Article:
OSHA intends to use information from the study to develop outreach material for employers and/or compliance officers, based on what the findings indicate.
Common Safety Hazards at Visited Sites
The contractor secured permission for access to the six hazardous waste sites by working with the U.S. Army Corps of Engineers through Task Force member, Richard Wright, CIH, and by working with business contacts for large remediation contractors, Jacobs Engineering and Roy F. Weston. Appendix A describes the procedures used for obtaining sites and conducting the walk-throughs.
A wide variety of chemical contamination existed in various media at the sites. Among these contaminants were heavy metals such as lead and cadmium, polychlorinated biphenyls (PCBs), polycyclic aromatic hydrocarbons (PAHs), solvents, pesticides, and radioactive waste.
Operations at the sites included trenching and other types of soil and material handling (e.g., use of excavators, cranes, front-end loaders, bulldozers, and compactors), thermal desorption, chemical stabilization, high-efficiency particulate air (HEPA) vacuuming, water treatment, metals reclamation, demolition, well drilling, high-pressure water spraying, and painting.
Appendix B provides a table of common hazards observed or reported by site personnel. A discussion of these hazards follows.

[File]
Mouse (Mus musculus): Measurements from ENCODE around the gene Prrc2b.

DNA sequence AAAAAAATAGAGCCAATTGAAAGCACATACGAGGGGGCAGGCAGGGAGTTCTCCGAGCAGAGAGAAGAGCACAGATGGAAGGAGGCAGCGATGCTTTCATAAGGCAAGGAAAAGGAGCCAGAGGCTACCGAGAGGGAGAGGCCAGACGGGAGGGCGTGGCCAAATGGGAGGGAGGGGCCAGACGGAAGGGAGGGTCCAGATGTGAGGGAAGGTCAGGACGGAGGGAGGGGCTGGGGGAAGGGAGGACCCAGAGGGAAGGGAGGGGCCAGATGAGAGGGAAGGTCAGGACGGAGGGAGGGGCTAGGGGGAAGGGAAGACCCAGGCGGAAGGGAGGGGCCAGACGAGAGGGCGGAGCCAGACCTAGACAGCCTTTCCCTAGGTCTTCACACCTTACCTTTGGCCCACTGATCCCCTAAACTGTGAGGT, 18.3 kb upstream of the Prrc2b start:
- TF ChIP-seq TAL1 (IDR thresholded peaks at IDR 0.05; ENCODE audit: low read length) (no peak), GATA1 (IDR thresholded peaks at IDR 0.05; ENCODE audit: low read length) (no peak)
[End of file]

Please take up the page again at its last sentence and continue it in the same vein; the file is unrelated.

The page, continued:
Electrical hazards were the most common safety hazards identified during the site visits. Many of the electrical hazards identified involved improper use of flexible cords (e.g. cords threaded through walls). Damaged cords and cords missing ground prongs were frequently observed. Other common electrical hazards reported by site representatives included unlabeled circuit breakers and missing doors on electrical panels. Site representatives described injuries and near misses to workers exposed to shock from energized parts as well as cords that were driven over. It was reported that at one site a worker suffered a shock injury ftom cutting into a live 480-volt line that was lying on the ground outside a building. An unqualified electrician had removed the line from the building.